Laural did a fabulous job of negotiating the non-native English that the mom speaks, and the internal dialogue that she thinks. Emily did a nice job of conveying the younger woman's ernestness
The characters were real, easy to connect with even if you haven't lived through what they have. They make you care, enough so that I teared up.
by far the second half with Helena and Sue. I adored the first half as well but there was just something about the mother daughter dynamic of them that made me smile.
Mature and enchanting. I am a very picky listener and this is to my liking.
The story captures not just emigrant mothers and American daughters, but all mother daughter relationship. The author did a great deal of research with the military aspect of the story, she used the correct terminologies. She also did a great job capturing the essence of all mother daughter issues.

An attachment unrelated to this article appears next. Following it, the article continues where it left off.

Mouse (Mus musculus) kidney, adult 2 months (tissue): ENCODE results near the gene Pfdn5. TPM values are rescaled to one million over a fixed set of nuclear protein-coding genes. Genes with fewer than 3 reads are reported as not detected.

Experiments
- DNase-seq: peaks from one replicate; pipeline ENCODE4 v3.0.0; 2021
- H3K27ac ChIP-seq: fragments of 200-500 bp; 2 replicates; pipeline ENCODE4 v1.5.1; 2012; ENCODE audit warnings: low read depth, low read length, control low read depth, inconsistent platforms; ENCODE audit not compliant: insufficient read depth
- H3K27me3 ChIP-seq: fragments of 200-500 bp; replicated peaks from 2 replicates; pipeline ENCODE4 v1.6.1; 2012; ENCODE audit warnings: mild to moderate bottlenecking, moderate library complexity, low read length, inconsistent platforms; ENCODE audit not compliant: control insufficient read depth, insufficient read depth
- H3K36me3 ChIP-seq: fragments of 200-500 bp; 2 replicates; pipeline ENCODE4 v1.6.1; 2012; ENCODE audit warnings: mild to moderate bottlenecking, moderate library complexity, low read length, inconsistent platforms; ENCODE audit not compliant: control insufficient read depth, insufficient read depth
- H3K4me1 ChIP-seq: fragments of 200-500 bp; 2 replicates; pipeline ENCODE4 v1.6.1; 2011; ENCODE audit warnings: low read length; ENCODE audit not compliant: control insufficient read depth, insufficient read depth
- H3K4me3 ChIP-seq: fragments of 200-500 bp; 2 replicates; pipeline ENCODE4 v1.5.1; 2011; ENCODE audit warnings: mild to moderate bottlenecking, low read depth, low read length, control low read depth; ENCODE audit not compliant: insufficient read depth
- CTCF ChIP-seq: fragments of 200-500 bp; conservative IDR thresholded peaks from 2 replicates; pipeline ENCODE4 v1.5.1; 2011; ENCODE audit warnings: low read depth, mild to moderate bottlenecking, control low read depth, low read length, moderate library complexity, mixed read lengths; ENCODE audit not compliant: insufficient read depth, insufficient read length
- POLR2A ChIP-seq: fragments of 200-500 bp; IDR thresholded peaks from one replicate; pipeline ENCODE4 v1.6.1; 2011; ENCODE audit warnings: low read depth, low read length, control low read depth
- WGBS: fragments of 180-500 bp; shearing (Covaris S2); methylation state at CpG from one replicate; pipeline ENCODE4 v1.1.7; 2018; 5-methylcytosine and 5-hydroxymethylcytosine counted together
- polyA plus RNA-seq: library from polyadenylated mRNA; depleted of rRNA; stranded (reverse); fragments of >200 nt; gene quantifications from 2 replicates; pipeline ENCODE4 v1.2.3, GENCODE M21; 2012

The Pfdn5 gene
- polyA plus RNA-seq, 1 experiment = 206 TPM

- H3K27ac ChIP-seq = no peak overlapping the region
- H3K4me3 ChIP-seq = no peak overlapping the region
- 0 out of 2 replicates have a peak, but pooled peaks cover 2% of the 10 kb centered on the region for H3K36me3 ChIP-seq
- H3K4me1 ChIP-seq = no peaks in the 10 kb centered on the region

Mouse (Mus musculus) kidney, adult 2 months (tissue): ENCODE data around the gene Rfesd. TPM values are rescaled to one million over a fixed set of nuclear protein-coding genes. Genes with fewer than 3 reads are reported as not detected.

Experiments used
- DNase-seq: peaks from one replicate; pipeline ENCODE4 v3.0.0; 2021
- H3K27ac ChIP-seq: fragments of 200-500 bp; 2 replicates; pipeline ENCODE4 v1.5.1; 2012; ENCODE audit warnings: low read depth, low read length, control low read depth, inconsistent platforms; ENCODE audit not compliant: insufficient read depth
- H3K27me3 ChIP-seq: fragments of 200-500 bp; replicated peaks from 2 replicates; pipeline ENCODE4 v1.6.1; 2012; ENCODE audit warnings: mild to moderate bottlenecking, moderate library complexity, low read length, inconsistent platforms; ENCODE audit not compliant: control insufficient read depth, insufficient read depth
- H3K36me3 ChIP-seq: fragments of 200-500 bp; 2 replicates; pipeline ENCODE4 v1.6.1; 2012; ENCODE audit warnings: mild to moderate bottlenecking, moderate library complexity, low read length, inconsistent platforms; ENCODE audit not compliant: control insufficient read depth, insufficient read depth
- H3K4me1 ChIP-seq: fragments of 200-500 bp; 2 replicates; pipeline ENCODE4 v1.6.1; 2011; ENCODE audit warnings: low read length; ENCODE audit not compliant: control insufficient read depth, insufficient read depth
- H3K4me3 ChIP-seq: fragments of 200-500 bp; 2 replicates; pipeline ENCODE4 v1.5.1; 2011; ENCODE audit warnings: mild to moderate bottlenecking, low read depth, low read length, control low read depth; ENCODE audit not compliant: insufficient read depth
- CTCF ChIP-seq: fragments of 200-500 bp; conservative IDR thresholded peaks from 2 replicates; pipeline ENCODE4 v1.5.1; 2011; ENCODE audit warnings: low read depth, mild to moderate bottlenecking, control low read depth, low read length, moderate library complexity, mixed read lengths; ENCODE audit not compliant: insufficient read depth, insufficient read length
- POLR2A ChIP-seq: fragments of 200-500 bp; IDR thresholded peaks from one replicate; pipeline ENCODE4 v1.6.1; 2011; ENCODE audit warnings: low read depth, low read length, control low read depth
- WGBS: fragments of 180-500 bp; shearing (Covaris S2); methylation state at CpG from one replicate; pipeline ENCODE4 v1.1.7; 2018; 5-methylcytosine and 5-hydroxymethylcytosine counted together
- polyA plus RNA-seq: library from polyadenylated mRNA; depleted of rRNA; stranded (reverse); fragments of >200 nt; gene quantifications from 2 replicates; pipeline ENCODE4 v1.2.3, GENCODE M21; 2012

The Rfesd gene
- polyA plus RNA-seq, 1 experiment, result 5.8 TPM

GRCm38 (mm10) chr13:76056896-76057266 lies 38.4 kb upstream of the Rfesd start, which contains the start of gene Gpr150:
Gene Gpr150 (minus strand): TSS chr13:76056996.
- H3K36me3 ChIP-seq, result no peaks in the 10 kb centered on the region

It was predictable.
The voice contrast and the accent was a great transition tool. I liked their performance.
I wouldn't the title works.
Though the main character was Japanese I think the typical emigrant military wife could appreciate this book. I think it is hard to be a military wife but even harder to be foreign to our culture and way of life.
I enjoyed the entire book. Having served in the Navy and stationed in Japan I enjoyed memories - that her descriptions of japan and japanese culture evoked.
No, I haven't but now would consider reading more their books.
Realtor, Newport Beach Homes, Foreclosure and Short Sale Specialist
The American housewife had an honest approach and sense of humor.
Ask a survivor's wife...
S. J. Swan
I have always loved the Aisian culture and history. I loved the details about the mother's life in Japan and her culture. I could easily visualize her village and her as a child. I love books that I don't have to strain to visualize the settings.